Nation’s Restaurant News by Lisa Jennings
Pinkberry is moving into India for the first time in a move that will offer a “sizeable opportunity” as the frozen yogurt chain ramps up international growth, company officials said Monday.
The Los Angeles-based company has signed a franchise agreement with Mumbai-based JSM Corporation Pvt. Ltd., a franchise group that also operates other U.S. brands, such as California Pizza Kitchen, Trader Vic’s and Hard Rock Café in India. The franchise group will open its first Pinkberry in Mumbai later this year.
Ron Graves, Pinkberry’s chief executive, said India offers the chain “a sizeable opportunity over time.” He added, “India is an attractive market given there are over a billion people there.” The company is not releasing details about the structure of the deal or JSM’s plans for growing the brand Graves said.
Pinkberry has been aggressively growing overseas during the past few years, and India is the 18th country in which it will be present. The 180-unit chain saw the opening of about 70 locations in 2011, about half of which were domestic and half international.
The first international location for Pinkberry opened in Kuwait in 2009, and the franchise group there operates eight locations. Most of the chain’s international growth has been across the Middle East, but Peru is also a hot market for Pinkberry, Graves said. The franchisee there has eight locations open after moving into that country just last year.
Some analysts contend that India will soon surpass China as a potential growth market for restaurants companies.
Starbucks is another company with sights set on India. The Seattle-based coffeehouse giant plans to have units open in Mumbai and Delhi before the end of the year in a joint-venture partnership with Tata Global Beverages.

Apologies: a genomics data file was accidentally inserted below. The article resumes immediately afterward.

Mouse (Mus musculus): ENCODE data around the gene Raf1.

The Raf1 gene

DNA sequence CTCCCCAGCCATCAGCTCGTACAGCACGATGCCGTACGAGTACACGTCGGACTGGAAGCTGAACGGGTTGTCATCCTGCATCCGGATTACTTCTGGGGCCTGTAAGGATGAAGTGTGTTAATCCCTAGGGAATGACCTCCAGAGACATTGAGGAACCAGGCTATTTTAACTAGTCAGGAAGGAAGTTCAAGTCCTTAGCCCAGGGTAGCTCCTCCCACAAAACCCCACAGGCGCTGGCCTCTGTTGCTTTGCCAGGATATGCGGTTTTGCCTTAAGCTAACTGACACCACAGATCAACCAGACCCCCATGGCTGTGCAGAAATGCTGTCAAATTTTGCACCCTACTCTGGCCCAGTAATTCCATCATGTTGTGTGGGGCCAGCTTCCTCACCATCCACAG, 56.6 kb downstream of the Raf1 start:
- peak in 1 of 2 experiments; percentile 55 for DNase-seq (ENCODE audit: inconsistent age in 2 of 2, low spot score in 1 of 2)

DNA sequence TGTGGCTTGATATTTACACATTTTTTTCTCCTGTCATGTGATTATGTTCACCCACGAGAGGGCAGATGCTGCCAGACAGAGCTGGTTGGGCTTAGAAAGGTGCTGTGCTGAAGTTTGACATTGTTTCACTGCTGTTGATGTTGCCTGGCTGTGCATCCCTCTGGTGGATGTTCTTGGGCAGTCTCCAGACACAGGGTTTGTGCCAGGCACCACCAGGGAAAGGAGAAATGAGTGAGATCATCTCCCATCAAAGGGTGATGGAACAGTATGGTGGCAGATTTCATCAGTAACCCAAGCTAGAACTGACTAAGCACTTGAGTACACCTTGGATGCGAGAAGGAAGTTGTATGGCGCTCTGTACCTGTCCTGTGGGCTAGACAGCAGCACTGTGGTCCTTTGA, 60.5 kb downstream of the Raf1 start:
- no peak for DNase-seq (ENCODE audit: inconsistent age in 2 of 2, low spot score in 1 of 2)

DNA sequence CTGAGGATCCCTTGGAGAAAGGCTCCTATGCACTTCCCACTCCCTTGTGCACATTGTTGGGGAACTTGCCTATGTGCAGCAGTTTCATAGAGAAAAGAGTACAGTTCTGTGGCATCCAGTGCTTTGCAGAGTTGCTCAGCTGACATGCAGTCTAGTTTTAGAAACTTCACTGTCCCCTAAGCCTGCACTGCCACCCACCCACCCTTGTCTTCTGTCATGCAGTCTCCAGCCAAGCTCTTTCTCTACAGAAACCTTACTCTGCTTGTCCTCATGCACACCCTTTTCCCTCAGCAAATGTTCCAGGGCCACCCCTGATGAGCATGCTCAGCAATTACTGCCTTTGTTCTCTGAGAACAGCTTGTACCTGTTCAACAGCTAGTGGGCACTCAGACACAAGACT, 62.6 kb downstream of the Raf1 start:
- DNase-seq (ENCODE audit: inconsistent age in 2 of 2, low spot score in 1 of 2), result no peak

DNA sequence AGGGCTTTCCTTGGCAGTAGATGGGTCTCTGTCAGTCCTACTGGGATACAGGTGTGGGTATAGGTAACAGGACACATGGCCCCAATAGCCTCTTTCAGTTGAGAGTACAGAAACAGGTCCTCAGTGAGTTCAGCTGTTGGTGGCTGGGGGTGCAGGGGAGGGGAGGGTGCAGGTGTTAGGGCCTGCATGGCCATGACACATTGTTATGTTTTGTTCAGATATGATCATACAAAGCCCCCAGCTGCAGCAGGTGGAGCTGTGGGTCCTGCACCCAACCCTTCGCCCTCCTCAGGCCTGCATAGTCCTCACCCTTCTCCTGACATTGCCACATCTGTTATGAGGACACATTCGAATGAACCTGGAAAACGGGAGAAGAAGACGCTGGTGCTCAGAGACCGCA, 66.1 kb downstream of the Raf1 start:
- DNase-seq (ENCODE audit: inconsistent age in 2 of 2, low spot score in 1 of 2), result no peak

Howard Schultz, Starbucks Corp.’s chair, president and chief executive, serves on Pinkberry’s board, and he co-founded the Seattle-based venture capital firm Maveron LLC, which made a $27.5 million investment in Pinkberry in 2007.
Graves, however, said Starbucks’ plan for India was not a factor for Pinkberry. The key was finding the right franchise partner for the yogurt brand, Graves said — particularly in a complex market like India.
Pinkberry has yet to find the right franchise partner for China, another attractive market that can be tricky, Graves said. “I think that will be a stumbling block for many companies planning to move into China,” he noted. “It’s all about who you partner with.”
Domestic growth for Pinkberry will also continue, according to Graves. The chain has units in 19 states, and franchise growth across the U.S. will focus on both filling existing markets and moving into new cities.
Graves declined to project how many locations are planned in the U.S. this year, but he said a “small fraction” of them would be company-operated locations in Southern California.
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